In my opinion, if your using a big game bullet or any bullet using a relatively heavy jacket, RPM levels really will have no effect on penetration or expansion as long as they are not high enough to cause bullet failure in flight. If that happens, there will be no penetration or expansion in the intended target anyway!!!
I have tested this quite a bit, no scientic testing, just what we all can do. In my opinion, If the bullet will survive the launch velocity and RPM levels at the muzzle, down range effects will be nearly identical.
The only thing I have seen is that bullets seem to penetrate in a slightly straighter line when they are fired from a faster twist barrel. This is espeically true when dealing with long solids or bullets that when expanded still have a relatively long bullet length after expansion. Bullets that expand to the point that they are less then 50% of their original length, they seem to penetrate pretty darn straight.
There is one area of shooting and hunting where rpm levels can make a dramatic difference in expansion. Varmint hunting. Here we are taking bullets with very thin jackets and driving them as fast as we can. I have tested on several occasions with two 22-250 rifles, one in 1-14 twist, the other in 1-9. Shooting several different bullets. With conventional bullets that would handle the rpm levels in the faster twist barrel, those bullets produced noticably more "POP" on game such as gophers, prairie dogs, jack rabbits and rock chucks compared to the same bullet at same velocity in the 1-14 twist barrels.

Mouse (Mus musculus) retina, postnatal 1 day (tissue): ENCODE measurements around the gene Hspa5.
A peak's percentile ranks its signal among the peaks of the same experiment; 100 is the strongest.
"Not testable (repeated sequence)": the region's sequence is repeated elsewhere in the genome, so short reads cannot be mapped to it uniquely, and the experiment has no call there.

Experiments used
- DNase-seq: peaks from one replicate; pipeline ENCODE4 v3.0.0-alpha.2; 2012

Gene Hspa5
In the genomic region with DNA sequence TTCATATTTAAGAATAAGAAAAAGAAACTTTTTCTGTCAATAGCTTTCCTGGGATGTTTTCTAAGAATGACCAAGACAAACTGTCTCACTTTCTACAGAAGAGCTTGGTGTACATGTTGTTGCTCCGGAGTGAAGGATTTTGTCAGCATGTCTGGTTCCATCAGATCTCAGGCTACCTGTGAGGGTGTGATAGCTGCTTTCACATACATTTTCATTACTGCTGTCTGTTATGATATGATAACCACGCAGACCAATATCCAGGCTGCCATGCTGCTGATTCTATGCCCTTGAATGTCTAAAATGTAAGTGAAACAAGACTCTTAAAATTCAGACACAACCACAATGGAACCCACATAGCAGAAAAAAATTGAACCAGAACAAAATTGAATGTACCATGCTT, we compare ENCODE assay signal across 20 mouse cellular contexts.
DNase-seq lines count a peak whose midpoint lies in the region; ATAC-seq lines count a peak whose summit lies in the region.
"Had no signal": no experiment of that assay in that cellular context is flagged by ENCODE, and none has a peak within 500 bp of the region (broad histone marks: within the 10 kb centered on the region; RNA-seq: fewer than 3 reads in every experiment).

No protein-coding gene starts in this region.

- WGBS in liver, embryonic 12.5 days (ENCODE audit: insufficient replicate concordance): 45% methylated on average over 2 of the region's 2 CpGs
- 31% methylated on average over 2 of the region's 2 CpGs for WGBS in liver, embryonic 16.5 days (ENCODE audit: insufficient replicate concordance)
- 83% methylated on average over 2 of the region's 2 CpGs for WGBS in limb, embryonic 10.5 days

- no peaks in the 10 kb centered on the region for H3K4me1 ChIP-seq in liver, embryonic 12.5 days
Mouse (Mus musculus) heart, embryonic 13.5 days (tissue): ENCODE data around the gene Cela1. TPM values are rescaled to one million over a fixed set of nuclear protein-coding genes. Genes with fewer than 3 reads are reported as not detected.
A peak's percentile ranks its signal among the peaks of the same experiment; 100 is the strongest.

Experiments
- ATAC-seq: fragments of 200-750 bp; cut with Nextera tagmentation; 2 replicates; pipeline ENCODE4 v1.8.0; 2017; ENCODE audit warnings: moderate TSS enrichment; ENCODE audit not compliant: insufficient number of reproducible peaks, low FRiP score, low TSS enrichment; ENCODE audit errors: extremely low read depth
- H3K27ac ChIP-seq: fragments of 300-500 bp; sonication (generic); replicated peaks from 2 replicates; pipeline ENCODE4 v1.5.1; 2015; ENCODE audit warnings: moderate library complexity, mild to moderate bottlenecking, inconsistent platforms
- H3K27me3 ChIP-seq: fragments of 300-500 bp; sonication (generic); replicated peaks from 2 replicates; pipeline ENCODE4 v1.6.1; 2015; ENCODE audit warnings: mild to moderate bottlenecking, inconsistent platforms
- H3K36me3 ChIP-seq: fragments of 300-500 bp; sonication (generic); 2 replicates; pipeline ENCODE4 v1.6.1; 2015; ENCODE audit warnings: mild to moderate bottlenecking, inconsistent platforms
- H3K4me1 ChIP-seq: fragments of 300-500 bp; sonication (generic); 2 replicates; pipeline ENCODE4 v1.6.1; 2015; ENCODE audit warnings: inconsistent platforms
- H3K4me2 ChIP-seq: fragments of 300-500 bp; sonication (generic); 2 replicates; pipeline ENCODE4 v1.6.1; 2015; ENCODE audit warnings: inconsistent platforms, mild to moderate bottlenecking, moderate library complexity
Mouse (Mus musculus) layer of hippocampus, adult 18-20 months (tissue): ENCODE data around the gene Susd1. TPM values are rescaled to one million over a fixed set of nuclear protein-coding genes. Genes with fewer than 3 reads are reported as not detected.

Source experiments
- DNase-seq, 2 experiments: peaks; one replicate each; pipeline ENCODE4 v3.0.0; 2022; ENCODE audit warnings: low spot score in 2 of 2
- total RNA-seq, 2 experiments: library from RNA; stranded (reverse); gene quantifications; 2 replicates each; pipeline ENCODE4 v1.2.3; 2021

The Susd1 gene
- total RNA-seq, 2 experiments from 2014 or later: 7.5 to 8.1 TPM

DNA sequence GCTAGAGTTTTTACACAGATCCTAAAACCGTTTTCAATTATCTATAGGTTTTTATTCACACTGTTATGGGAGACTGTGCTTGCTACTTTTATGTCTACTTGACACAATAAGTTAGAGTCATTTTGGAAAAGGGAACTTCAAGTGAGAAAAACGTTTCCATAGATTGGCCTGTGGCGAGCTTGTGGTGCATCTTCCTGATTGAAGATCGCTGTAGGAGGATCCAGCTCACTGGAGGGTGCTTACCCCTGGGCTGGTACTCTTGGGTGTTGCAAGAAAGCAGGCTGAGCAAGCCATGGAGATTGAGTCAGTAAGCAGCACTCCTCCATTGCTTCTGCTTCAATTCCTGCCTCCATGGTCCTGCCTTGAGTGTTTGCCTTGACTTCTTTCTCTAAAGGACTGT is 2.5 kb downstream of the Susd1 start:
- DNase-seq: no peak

I had to be careful to limit velocity to the same in both. Bullets such as the Speer TNT, Sierra Blitzking and Hornady V-Max had the occasional bust cloud if I pushed things to hard. The Ballistic Tips took anything I could throw at them in either barrel with ease.
I also found there was a more dramatic "pop" using tipped bullets in the fast twist barrels, again, driving them as fast as possible. With these situations, I believe these bullets are on the ragged edge before coming apart anyway, except perhaps the Ballistic Tip. When they impact, they literally come apart. Those that are tipped simply dust. Now some will say why are we seeing some exit wounds on larger varmints? Well, if you shoot a yote at 20 yards with 00 buckshot, you will likely see an exit wound.
Same idea here. Even though the bullet has fragmented violently, all the pieces are still in close proximity and still traveling at very high velocity. They shed velocity quickly and in game such as a coyote, most will not exit but on say a jack rabbit or rock chuck, most often even though the bullet has fraged darmatically, they still exit.
Again, in my opinion, for big game bullets, its hardly worth talking about at long range other then perhaps straight line penetration that may be improved with higher RPM levels.
Just my 2 cents.